Chicago Teachers Union rushes to end charter school strike as new struggles develop | #students | #parents | #parenting | #parenting | #kids

After only two days, the Chicago Teachers Union (CTU) is rushing to end the strike by 34 teachers at Urban Prep Academies in Chicago, announcing Wednesday that they had reached a tentative agreement with the network of charter schools. The tentative agreement (TA) is said to be for three years, with a reopening of the deal next summer, while the date when teachers will vote on the agreement has not been reported. Basic facts about the TA have also not been made public, with the Chicago Tribune noting, “Neither side has provided details on what the tentative contract provides in pay and benefits.”

Teachers began striking on Monday after bargaining between both parties dragged on for the past three years, leading to a unanimous strike authorization vote last month. Rank-and-file teachers demanded proper funding for special education students and programs, wages equal to that of other CTU members teaching in Chicago Public Schools (CPS), and other conditions and benefits.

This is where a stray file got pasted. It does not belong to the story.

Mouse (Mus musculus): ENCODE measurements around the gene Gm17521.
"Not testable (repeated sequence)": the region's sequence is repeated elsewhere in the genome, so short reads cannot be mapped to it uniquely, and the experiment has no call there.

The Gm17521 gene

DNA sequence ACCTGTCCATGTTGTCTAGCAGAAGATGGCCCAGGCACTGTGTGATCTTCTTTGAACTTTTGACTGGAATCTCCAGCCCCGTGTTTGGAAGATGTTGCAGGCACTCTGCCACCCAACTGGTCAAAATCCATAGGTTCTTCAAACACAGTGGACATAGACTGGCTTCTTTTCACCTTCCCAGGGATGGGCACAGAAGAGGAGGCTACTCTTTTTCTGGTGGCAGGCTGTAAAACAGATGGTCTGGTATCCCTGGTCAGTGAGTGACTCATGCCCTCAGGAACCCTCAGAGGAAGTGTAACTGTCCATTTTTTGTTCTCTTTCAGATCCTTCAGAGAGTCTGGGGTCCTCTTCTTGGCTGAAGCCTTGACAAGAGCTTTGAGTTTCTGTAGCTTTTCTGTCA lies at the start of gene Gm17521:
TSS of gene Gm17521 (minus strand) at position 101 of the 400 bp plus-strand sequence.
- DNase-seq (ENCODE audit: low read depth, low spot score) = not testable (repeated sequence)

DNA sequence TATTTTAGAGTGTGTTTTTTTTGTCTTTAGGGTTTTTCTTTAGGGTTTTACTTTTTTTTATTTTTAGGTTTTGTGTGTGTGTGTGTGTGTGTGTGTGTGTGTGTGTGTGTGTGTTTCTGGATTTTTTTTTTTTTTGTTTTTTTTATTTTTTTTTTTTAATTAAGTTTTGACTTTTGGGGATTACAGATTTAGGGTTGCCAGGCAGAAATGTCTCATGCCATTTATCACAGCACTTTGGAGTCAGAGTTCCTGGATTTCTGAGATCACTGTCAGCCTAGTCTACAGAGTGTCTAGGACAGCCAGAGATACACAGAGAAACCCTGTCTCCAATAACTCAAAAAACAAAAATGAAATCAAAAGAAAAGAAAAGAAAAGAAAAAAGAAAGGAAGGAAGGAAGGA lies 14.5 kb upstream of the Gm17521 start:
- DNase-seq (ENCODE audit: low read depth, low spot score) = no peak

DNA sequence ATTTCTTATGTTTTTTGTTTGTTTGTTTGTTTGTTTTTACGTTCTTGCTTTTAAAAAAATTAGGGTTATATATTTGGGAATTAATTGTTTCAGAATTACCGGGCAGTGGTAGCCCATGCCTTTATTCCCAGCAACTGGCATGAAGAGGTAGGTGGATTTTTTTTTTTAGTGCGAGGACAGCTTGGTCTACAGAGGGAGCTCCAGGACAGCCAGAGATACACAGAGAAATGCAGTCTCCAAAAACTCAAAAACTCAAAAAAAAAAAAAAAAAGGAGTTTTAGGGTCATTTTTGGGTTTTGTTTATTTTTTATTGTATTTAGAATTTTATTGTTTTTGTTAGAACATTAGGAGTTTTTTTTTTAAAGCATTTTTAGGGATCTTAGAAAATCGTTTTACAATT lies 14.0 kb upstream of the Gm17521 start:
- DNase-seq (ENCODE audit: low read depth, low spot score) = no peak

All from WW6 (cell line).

Teachers holding press conference announcing the beginning of their strike (Source: Facebook)

The announcement of the TA is being presented by the CTU and the corporate media as a done deal, despite teachers not yet having time to study or vote on the contract. The CTU characterized the TA as a “win” for adding language to the contract that mandates Urban Prep provide funding for special education. However, according to the CTU’s press release, this does not go further than to request that the school follow federal special education law.

The union’s press release also mentions that the TA will include “improvements” to teacher evaluations and new teacher provisional periods, although the CTU did not specify what these changes would include. Urban Prep maintains long “provisional” periods for teachers in order to keep wages low and hold the threat of arbitrary firing over teacher’s heads, establishing what is essentially a two-tier salary system. The CTU also claims that the agreement includes a limit to classroom sizes but does not specify the new limit.

CTU stated that the agreement will give “salary increases moving them closer to other teachers throughout the district.” This is a thinly veiled way to say that the contract will not pay the charter teachers as much as public school teachers, who earn on average roughly $11,000 more annually.

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